Hindustānī also known as "Hindi-Urdu," is a term used by linguists to
describe several closely related idioms in the northern, central and
northwestern part of the Indian subcontinent. It encompasses two
standardized registers in the form of the official languages of Hindi
and Urdu language, as well as several nonstandard dialects. Because
Hindustani is not an immediate descendant of Sanskrit, the origin of
common Hindustani words can be obscure.
Standard Hindi derives much of its formal and technical vocabulary
from Sanskrit while standard Urdu derives much of its formal and
technical vocabulary from Persian. Standard (shuddha or pāk,
meaning "pure") Hindi and Urdu are used only in public addresses and
radio or TV news, while the everyday spoken language in most areas is
one of several varieties of Hindustani, whose vocabulary contains words
drawn from Persian, Arabic, and Sanskrit. In addition, spoken Hindustani
includes words from English and other languages as well.
Hindustani or Hindi-Urdu developed over hundreds of years throughout
India (which formerly included what is now Pakistan). In the same way
that the core vocabulary of English evolved from Old English
(Anglo-Saxon) but includes a large number of words borrowed from French
and other languages (whose pronunciations often changed naturally so as
to become easier for speakers of English to pronounce), what may be
called Hindustani can be said to have evolved from Sanskrit while
borrowing many Persian and Arabic words over the years, and changing the
pronunciations (and often even the meanings) of those words to make them
easier for Hindustani speakers to pronounce. Therefore, Hindustani is
the language as it evolved organically. This article will deal with the
categories of Hindustani words and some of the common words found in the
categorization of Hindustani (Hindi-Urdu) words in Hindi pedagogy
Words in Hindustani are analysed in traditional Hindi pedagogy as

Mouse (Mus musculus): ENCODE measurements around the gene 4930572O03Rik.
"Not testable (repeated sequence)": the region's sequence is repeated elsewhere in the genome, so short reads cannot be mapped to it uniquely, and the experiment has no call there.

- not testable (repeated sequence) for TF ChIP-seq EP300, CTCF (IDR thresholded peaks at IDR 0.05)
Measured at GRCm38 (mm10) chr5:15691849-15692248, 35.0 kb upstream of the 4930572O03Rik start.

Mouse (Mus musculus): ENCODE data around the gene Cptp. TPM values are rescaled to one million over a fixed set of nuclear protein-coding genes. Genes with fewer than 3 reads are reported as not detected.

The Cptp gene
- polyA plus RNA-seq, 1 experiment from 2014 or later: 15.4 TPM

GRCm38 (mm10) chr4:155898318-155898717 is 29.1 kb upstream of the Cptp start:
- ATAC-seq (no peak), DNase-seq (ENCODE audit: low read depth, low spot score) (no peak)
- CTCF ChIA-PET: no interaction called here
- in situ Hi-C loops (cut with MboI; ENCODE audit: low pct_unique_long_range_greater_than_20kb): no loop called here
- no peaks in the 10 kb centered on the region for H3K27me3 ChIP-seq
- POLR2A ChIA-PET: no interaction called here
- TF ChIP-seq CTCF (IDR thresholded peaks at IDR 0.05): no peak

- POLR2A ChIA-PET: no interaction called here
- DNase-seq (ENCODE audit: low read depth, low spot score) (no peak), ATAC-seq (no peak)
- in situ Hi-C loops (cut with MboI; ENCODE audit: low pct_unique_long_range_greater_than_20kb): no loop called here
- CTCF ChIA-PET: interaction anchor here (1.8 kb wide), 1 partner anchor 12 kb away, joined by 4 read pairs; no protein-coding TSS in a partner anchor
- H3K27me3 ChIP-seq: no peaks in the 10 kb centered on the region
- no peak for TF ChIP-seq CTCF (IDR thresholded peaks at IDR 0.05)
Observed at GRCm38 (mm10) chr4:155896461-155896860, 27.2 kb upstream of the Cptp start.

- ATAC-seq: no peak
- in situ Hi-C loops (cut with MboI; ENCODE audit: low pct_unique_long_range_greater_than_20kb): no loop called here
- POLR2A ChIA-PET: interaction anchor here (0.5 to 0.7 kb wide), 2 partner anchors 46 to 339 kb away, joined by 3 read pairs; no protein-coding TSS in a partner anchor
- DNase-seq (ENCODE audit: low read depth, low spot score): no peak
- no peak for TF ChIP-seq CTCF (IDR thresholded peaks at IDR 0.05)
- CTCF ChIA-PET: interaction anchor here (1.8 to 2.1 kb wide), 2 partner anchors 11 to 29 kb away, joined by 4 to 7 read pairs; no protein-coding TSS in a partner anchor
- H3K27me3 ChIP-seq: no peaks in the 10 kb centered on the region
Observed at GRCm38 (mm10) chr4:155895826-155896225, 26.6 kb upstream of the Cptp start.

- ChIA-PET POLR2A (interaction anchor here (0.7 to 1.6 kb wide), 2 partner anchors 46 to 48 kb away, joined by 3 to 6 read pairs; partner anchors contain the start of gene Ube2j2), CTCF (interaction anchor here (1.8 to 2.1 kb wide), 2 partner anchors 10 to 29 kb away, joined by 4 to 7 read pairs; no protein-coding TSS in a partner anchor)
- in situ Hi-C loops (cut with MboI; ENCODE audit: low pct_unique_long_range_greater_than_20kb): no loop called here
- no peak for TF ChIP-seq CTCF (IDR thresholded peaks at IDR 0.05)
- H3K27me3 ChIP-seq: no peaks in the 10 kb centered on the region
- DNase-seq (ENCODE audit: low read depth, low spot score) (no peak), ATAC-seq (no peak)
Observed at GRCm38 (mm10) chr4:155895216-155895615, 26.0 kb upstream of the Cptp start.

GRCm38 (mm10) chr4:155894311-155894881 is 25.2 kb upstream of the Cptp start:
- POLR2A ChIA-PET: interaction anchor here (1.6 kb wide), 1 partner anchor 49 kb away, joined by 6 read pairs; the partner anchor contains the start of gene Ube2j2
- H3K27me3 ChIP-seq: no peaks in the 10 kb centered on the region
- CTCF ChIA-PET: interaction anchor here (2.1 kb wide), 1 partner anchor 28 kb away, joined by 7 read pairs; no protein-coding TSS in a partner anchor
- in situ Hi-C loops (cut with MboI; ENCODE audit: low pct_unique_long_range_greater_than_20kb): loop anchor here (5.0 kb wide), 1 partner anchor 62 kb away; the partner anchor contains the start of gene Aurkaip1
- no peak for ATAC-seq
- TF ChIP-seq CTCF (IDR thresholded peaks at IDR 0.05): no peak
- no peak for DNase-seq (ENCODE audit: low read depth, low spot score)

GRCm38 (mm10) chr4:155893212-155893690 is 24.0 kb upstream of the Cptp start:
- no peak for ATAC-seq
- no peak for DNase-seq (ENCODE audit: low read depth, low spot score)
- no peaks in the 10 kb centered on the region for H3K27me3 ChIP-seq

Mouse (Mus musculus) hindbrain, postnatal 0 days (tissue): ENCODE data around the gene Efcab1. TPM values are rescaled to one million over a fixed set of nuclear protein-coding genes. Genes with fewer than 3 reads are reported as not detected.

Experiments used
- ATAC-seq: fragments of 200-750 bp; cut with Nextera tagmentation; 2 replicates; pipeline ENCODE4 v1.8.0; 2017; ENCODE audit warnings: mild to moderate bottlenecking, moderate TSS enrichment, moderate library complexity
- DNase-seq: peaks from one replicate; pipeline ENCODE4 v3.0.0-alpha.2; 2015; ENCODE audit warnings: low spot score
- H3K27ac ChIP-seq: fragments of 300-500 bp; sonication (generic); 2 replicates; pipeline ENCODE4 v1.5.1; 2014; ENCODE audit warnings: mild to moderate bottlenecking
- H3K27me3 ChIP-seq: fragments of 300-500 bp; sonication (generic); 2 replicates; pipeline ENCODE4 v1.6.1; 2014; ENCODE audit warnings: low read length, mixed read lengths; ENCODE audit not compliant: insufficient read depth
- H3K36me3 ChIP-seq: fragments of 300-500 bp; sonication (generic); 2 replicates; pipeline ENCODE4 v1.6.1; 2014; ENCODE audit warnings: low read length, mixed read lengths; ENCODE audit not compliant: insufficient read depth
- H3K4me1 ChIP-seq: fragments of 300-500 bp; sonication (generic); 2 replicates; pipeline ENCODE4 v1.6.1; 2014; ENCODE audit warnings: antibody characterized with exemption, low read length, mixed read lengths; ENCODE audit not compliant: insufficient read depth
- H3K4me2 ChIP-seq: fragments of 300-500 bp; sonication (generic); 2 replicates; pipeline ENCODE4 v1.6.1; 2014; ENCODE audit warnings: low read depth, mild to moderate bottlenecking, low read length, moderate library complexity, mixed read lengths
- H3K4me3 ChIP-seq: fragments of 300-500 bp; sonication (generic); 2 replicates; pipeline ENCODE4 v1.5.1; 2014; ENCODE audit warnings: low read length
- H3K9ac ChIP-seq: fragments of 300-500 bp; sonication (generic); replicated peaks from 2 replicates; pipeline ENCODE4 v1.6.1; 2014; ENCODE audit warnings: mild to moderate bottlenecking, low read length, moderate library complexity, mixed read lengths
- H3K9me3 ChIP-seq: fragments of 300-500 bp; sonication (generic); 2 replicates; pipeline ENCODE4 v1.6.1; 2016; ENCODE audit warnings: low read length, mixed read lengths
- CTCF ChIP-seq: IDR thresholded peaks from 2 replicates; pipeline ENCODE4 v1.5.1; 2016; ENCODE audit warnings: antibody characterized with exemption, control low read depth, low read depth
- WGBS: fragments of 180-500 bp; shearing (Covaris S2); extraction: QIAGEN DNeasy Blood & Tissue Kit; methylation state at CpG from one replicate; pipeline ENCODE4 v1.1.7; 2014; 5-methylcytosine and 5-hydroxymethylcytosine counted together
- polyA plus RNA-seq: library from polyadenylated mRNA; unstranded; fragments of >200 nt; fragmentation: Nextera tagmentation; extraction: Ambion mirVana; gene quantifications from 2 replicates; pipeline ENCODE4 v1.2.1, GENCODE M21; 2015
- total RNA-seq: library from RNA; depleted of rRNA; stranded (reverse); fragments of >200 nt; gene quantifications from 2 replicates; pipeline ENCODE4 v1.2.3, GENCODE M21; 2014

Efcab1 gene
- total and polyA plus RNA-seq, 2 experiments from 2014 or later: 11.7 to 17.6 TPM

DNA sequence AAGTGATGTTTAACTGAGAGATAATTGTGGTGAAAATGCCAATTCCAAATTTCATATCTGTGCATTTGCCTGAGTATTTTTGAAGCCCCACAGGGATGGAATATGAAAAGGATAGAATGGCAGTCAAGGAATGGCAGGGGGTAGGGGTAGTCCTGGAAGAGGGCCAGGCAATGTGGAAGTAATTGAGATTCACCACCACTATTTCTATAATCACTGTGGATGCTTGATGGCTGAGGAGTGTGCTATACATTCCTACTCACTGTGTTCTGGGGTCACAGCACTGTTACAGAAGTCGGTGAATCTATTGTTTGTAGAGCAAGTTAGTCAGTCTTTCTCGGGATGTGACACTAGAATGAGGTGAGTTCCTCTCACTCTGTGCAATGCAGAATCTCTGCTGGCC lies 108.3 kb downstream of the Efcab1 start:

falling into the following categories:
- Tadbhava (तद्भव/تدبھو derived from): There are
words that are derived from Sanskrit or Prakrit, but often with much
- Tatsama (तत्सम/تتسم identical): Words that are in
exactly the same form (when written) as standard Sanskrit.
- Deshaja (देशज/دیشج local): words that are
unrelated to any Sanskrit words, and of local origin.
- Videshi: Loan words from non-Indian languages that
include Persian, Turkish, Arabic, Portuguese, or English.
The use of tatsama words was much less common in Apabhramsha.[citation
needed] The most common words in Hindustani are tadbhava
and are derived through Prakrit and Apabhramsha.[citation
of Hindustani Word Derivations
of hai (है ہے)
One of the most common words in Hindustani (Hindi-Urdu) is hai
"is". It originates from the following two sources:
- Sanskrit: asti ("is") / bhavati ("being") and from
- Prakrit: ahai (here a and i are pronounced
The Sanskrit s sometimes becomes h in Prakrits.
Shortening of ahai produced hai. In some older works in
Hindustani literature, one can find usage of ahai. For example,
Bharatendu Harishchandra wrote: "निज भाषा उन्नति अहै, सब उन्नति को मूल"
("نِج بھاشا اُنّتِ اَہے، سب اُنّتِ کو مُول "). In Marathi the अ
remained, and the cognate of hai is aahe (आहे).
of jaataa (जाता جاتا) and gayaa (गया گیا)
The word jata ("goes") is from Sanskrit root yaa (yaati,
yaata). ya often becomes "ja" in Prakrit.
The word gaya ("went") is from Sanskrit root gam (gachchhati),
from gatah. Here t transforms to y in Prakrit.
(आजा آجا) and daadaa (दादा دادا)
The word aajaa has also been used in Northern India and
Pakistan for "grandfather". It is indeed derived from arya
meaning "sir" in this case. Jains nuns are addressed either as Aryika
The word daadaa also has a similar meaning which varies in
region. It is used in some regions for "father", in other regions for
"older brother", or even for "grandfather" in other regions. This word
is an amalgam of two sources:
- Sanskrit taata used to address intimate persons which
means either "sir" or "dear".
- Tau meaning "father's older brother" is derived from
The word "baḍaa" ("older/bigger")
is derived from the Sanskrit vridhha through Prakrit